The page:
And one of the focus of that discussion was the complementarity between China’s reform agenda and our agenda with China – for example, addressing distortions in the Chinese economy and balances that ultimately lead to overinvestment, overcapacity and show up in trade distortions that affect American workers here. We also discussed how to further open China’s markets by liberalizing trade and investment rules and how to address market access barriers, including through a high-standard bilateral investment treaty.
Finally, we discussed how our two nations can cooperate to address climate change.
I think I’ll leave at that and turn it over to [Senior State Department Official].
SENIOR STATE DEPARTMENT OFFICIAL: Okay. Hi, everybody; good to be with you again. The end of a long day. Sorry it’s so late. But I just want to go over a little bit the – some of the sessions that happened today at the State Department, which were both joint sessions this morning and then we started the strategic track also here at the State Department at about noontime following the opening.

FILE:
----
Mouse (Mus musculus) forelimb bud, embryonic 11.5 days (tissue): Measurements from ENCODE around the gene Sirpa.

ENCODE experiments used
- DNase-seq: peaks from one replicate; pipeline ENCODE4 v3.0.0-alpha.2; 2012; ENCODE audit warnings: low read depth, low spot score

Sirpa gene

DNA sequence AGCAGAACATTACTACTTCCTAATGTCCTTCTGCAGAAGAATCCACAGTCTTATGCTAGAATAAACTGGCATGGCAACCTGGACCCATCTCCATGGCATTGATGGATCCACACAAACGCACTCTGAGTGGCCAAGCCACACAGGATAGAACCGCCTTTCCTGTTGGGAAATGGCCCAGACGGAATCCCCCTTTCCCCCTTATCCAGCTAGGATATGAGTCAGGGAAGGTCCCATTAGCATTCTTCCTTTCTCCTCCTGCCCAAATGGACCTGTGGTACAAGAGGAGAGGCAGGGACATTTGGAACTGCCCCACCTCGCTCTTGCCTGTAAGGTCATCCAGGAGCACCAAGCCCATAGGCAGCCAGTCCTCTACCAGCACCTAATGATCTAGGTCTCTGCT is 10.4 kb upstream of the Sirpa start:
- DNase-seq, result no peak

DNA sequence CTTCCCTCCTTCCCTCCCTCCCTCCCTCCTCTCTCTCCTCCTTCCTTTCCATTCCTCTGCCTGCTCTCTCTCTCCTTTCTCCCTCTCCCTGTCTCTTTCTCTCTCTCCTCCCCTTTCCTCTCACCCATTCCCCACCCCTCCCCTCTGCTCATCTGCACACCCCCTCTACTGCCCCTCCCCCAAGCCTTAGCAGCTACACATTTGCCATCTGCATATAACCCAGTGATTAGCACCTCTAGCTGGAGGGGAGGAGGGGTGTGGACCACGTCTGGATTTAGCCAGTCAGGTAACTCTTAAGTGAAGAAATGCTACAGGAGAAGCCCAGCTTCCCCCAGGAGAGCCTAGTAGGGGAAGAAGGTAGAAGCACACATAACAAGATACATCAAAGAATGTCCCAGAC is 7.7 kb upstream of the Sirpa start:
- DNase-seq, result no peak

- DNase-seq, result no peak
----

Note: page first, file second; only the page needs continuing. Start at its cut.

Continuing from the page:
At the opening session, in case you missed it, of course, we had opening speeches by the Vice President and the co-chairs of the various tracks, including Secretary Kerry, Secretary Lew, and then Vice Premier Wang Yang, who’s the head of the economic track from the Chinese side. We had Vice Premier Liu Yandong, who’s the Chinese chair of the Consultation on People-to-People Exchange which is also going on today and tomorrow here at the State Department. And then, of course, we had State Councilor Yang Jiechi make opening remarks.